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that the right honourable gentleman had, as usual, availed himself of his machinery in his opening speech. He had drawn into his argument the American war, and the coalition. He was a little surprised that the poor India bill had escaped. Those topics, however, the right honourable gentleman might bring forward as often as he thought proper. No part of his conduct was he ashamed of; and although clamour, artfully raised, and industriously kept alive, might for a while put a false and injurious construction upon it, time would dissipate the cloud of prejudice, and convince all men how egregiously they had been duped and deluded. And here he should avow, that he retained all his great party principles upon constitutional questions; and that it was this circumstance which formed the line between him and the right honourable gentleman. I stand, said Mr. Fox, upon this great principle. I say that the people of England have a right to control the executive power, by the interference of their representatives in this House of parliament. The right honourable .gentleman maintains the contrary. He is the cause of our political enmity; to this I adhere; to this I pledge myself, and upon this ground I mean to vote for the amendment.

entatives in 1. maintains is I adhere; to for the

After a long discussion of the subject, the House divided on the original motion, as moved by Mr. Pitt: Tellers.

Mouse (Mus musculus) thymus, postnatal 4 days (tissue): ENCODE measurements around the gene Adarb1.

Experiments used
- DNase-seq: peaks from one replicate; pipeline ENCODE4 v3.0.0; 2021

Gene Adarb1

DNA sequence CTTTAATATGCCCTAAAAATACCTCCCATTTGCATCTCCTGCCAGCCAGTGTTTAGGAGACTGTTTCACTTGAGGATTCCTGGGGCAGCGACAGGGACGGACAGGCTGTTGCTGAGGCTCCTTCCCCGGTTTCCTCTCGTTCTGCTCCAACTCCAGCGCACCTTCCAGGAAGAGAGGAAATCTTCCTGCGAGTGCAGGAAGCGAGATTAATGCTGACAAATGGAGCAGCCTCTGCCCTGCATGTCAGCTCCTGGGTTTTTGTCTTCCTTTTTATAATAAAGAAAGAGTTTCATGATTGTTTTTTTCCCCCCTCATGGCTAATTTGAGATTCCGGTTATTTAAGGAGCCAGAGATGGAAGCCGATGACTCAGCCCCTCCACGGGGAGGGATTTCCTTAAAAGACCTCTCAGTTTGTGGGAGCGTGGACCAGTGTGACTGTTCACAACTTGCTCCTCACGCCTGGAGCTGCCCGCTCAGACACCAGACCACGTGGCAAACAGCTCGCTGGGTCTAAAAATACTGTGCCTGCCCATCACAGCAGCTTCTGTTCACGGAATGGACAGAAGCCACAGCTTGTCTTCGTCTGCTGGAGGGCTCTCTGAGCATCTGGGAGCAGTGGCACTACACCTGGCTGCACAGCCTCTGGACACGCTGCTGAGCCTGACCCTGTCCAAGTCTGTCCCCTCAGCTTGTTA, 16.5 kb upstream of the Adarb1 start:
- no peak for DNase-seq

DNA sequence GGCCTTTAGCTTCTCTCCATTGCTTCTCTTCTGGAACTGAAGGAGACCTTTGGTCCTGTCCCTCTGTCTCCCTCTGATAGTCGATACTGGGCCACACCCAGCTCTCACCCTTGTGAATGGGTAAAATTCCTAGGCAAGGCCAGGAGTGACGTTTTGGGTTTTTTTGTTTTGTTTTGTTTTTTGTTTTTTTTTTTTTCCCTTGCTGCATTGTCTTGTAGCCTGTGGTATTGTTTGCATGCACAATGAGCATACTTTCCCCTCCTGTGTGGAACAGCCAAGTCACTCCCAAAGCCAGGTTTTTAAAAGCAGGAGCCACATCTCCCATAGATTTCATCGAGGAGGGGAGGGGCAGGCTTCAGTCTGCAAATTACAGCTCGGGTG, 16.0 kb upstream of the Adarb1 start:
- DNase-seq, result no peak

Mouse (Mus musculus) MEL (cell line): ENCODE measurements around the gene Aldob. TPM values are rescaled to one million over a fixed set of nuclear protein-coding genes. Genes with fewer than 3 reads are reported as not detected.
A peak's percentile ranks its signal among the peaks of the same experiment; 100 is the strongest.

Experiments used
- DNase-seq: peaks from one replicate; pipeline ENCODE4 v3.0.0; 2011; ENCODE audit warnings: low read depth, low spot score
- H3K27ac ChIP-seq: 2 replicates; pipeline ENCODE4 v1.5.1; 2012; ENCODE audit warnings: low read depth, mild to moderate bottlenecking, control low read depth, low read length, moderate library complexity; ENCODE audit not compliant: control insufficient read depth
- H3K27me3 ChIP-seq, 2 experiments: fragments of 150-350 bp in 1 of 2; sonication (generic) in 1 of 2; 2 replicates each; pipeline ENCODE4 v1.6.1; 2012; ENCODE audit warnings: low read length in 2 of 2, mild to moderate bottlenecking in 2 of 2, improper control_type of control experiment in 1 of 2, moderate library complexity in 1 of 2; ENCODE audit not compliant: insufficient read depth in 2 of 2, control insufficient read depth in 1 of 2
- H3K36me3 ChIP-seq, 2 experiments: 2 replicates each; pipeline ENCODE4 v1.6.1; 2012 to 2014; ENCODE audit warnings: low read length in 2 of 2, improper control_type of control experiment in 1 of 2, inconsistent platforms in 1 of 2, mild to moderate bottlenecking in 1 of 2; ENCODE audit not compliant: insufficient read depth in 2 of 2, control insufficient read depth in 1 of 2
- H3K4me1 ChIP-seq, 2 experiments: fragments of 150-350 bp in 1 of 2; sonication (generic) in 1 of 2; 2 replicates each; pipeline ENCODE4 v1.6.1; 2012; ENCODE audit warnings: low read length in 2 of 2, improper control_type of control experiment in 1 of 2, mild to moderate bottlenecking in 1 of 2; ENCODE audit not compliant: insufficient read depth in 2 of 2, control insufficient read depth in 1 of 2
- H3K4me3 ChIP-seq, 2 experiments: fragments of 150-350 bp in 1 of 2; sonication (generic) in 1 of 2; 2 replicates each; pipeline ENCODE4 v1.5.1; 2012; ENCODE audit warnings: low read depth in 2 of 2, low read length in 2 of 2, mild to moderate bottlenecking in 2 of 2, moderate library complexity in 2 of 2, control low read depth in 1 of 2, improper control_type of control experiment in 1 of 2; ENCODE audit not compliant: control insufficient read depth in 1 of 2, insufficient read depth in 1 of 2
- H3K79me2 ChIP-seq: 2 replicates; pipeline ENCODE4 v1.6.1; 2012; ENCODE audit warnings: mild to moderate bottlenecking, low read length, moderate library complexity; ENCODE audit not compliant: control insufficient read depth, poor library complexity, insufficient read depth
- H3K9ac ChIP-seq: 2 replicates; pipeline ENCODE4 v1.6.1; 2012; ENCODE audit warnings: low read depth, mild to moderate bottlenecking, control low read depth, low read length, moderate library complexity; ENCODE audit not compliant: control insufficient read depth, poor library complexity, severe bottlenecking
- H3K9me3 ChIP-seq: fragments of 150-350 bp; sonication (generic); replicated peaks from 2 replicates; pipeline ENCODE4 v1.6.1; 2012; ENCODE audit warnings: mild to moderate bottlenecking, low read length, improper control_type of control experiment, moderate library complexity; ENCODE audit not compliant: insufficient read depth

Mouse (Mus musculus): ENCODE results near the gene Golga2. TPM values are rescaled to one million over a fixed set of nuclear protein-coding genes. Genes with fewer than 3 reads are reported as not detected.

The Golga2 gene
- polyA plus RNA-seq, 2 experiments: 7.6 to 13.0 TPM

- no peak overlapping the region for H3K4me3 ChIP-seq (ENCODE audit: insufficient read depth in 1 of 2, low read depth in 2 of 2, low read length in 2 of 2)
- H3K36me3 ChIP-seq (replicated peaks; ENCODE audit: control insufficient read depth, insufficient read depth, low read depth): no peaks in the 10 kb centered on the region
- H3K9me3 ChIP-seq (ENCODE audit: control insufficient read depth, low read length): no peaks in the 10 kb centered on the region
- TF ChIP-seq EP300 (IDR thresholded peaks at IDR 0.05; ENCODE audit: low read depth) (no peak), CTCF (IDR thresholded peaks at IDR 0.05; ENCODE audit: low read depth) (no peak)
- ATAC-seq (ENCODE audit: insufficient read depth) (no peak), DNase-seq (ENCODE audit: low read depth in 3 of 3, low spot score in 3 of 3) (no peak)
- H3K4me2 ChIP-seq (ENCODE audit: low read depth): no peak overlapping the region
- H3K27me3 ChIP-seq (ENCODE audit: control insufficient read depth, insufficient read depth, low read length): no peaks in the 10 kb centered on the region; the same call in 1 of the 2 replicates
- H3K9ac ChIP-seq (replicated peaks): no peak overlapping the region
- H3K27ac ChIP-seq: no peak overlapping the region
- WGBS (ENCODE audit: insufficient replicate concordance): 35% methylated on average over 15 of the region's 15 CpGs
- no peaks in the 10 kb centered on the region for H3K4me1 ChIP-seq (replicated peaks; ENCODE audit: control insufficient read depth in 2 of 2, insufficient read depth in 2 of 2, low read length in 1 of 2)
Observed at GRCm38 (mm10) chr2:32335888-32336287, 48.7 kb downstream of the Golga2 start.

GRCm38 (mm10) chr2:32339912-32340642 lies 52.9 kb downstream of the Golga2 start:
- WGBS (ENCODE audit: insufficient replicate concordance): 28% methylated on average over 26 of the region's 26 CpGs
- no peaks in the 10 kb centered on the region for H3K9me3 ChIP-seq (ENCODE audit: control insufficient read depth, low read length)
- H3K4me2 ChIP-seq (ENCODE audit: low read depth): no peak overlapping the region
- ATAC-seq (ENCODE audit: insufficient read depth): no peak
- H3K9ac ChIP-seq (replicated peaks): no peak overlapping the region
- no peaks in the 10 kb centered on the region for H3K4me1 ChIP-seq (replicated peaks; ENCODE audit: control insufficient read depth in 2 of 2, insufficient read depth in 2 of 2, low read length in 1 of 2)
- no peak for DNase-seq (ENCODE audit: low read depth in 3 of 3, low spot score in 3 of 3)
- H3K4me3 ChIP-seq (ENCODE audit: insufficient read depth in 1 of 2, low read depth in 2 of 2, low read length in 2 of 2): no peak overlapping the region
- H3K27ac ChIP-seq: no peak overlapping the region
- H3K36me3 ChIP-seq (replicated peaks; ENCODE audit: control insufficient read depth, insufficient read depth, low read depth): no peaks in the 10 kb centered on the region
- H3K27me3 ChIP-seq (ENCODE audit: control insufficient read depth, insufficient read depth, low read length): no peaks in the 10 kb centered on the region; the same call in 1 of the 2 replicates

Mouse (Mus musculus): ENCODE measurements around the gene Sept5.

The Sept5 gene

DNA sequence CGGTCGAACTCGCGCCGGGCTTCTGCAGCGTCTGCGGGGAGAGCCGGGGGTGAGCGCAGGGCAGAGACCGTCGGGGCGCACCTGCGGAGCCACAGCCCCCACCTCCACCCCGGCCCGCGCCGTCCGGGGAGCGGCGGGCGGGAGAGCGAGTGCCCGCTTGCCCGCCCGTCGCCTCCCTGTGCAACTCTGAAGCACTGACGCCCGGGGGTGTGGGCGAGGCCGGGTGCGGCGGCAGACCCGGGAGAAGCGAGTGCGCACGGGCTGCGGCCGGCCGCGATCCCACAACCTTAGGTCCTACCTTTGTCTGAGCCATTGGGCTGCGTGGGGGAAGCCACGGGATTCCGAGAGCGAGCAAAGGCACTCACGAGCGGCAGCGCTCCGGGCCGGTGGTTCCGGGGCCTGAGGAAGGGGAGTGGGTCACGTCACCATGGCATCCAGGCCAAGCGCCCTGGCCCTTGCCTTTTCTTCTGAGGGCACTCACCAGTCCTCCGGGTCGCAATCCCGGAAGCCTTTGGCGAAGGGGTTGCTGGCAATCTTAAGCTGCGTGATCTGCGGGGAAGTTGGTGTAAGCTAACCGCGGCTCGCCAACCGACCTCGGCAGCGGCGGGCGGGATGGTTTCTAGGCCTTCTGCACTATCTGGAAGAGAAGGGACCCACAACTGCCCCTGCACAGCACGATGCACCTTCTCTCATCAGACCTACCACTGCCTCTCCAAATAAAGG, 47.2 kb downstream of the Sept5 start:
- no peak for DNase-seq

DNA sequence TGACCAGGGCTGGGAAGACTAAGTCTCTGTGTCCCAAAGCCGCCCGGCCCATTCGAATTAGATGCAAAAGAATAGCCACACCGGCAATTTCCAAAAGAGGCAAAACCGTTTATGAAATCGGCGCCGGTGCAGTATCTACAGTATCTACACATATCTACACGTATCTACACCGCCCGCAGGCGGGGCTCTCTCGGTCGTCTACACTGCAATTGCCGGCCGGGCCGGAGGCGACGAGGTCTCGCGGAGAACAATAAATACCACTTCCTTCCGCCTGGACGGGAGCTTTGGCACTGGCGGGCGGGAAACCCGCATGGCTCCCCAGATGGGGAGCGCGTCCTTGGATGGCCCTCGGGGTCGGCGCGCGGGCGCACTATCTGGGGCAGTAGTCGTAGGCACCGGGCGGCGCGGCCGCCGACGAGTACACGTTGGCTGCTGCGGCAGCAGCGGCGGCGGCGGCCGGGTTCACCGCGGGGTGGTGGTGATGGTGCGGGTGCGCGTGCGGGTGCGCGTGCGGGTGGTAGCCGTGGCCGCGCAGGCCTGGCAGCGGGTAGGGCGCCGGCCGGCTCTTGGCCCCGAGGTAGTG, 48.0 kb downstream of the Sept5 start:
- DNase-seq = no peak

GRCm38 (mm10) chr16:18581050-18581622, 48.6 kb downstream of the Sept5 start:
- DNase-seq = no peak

Tellers. You S Mr. Steele :

SLord Maitland , AS | Mr. M. A. Taylor / Ogoment * Capt. Macbride 109. The numbers being equal, Mr. Speaker Cornwall said, that although he should have wished to have stated at large his reasons for the opinion he had formed on the question, yet, after so long a debate, he had too much respect for the House to take up any more of their time; and therefore declared himself with the noes. So it passed in the negative.

Mr. Fox then said, that the motions which his right honourable friend, Mr. Burke, was to have made on the preceding day, for papers relative to Mr. Hastings, could not be made before Wednesday; on which day they probably would be made by his right honourable friend, who was then prevented by illness from attending his duty in that House — a fortunate circumstance for the right honourable the Speaker, as it had given him an opportunity, which he otherwise would not have had, of gaining immortal honours, by his casting vote upon the subject of fortifications.


March 2. THE House having resolved itself into a committee of the whole